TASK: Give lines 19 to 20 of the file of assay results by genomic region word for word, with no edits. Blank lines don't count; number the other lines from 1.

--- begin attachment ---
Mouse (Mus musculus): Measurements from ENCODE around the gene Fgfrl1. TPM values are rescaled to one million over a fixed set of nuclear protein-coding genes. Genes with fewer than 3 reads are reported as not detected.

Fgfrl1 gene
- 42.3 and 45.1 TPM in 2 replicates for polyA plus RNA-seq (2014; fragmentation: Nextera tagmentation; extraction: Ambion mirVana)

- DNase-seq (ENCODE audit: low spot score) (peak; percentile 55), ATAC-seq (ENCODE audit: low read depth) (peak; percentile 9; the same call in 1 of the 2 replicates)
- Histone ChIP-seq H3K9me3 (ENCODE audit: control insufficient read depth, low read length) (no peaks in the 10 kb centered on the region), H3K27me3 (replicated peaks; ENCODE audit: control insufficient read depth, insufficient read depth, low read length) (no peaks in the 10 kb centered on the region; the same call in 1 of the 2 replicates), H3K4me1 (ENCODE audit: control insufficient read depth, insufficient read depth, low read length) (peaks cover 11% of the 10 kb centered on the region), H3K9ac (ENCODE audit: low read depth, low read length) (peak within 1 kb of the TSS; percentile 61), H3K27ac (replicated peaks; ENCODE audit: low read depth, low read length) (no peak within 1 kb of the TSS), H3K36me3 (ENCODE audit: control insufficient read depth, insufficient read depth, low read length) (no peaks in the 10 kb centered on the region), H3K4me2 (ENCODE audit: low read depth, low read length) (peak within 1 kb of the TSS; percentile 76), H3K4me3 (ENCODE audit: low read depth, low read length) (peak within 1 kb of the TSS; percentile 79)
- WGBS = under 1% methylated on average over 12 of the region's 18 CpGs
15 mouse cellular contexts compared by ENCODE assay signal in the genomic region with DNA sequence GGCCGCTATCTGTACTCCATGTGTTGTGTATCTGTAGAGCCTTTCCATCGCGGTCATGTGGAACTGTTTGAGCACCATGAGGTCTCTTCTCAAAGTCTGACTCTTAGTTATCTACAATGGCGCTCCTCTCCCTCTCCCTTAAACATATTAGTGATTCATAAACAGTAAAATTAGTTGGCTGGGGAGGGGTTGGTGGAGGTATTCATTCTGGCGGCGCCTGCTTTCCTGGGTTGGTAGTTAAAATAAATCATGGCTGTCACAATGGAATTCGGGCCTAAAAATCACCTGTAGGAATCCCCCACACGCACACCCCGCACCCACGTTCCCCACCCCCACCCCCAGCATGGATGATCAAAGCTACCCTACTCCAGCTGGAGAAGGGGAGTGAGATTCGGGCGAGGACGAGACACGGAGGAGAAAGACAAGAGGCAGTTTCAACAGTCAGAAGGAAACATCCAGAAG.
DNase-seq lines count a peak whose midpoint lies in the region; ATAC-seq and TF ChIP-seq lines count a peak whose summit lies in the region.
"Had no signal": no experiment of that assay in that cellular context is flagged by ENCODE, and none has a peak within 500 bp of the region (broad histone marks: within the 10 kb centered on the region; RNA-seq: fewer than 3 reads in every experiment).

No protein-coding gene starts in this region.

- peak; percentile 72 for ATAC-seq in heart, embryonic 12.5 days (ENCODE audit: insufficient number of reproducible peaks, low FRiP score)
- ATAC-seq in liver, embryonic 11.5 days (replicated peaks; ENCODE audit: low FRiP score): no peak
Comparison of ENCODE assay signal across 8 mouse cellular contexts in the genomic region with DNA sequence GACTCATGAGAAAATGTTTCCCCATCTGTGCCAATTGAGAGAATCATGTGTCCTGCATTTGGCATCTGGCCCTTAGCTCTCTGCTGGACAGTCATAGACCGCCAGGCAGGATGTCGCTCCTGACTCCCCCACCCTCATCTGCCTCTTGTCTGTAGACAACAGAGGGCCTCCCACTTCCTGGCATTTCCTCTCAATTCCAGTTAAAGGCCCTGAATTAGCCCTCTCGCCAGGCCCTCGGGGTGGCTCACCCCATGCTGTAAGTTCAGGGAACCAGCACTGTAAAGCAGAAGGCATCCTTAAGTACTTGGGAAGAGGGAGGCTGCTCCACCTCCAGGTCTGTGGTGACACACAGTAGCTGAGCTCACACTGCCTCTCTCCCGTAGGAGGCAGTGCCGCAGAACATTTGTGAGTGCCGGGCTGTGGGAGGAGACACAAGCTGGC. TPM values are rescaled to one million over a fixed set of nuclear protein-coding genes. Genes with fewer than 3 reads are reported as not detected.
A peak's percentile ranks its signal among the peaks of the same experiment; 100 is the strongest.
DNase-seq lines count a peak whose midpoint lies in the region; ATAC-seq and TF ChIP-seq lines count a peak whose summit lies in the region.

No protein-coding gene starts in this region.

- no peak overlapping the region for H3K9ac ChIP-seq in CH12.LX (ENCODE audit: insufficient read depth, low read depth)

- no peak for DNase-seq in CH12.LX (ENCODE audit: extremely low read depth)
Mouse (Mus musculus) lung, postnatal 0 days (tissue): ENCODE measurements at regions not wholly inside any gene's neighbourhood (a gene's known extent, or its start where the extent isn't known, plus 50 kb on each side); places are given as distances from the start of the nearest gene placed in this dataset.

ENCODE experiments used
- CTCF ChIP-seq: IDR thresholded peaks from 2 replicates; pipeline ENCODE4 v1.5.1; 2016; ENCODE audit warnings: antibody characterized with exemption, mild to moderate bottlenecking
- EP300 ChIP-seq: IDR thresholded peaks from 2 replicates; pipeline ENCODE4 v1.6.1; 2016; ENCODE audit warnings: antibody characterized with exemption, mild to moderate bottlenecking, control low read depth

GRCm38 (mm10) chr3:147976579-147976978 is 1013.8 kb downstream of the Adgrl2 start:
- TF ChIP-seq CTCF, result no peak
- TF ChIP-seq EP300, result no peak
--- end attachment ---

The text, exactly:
Mouse (Mus musculus) lung, postnatal 0 days (tissue): ENCODE measurements at regions not wholly inside any gene's neighbourhood (a gene's known extent, or its start where the extent isn't known, plus 50 kb on each side); places are given as distances from the start of the nearest gene placed in this dataset.

ENCODE experiments used